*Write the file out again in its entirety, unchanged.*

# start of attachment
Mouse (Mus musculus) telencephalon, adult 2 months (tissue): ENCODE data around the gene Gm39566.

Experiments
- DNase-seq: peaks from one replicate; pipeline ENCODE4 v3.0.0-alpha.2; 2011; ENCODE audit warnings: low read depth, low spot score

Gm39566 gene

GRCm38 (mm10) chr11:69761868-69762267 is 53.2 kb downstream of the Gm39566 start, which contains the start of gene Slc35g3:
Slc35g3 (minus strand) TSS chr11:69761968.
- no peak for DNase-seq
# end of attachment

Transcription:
Mouse (Mus musculus) telencephalon, adult 2 months (tissue): ENCODE data around the gene Gm39566.

Experiments
- DNase-seq: peaks from one replicate; pipeline ENCODE4 v3.0.0-alpha.2; 2011; ENCODE audit warnings: low read depth, low spot score

Gm39566 gene

GRCm38 (mm10) chr11:69761868-69762267 is 53.2 kb downstream of the Gm39566 start, which contains the start of gene Slc35g3:
Slc35g3 (minus strand) TSS chr11:69761968.
- no peak for DNase-seq